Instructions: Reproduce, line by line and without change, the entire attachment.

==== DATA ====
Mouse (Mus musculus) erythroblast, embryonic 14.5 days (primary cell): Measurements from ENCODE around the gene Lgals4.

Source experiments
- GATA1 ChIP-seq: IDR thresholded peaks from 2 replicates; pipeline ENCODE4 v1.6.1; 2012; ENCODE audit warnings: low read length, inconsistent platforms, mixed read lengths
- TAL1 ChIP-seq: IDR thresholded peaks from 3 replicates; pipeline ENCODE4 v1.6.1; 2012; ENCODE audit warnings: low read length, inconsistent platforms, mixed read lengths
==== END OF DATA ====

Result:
Mouse (Mus musculus) erythroblast, embryonic 14.5 days (primary cell): Measurements from ENCODE around the gene Lgals4.

Source experiments
- GATA1 ChIP-seq: IDR thresholded peaks from 2 replicates; pipeline ENCODE4 v1.6.1; 2012; ENCODE audit warnings: low read length, inconsistent platforms, mixed read lengths
- TAL1 ChIP-seq: IDR thresholded peaks from 3 replicates; pipeline ENCODE4 v1.6.1; 2012; ENCODE audit warnings: low read length, inconsistent platforms, mixed read lengths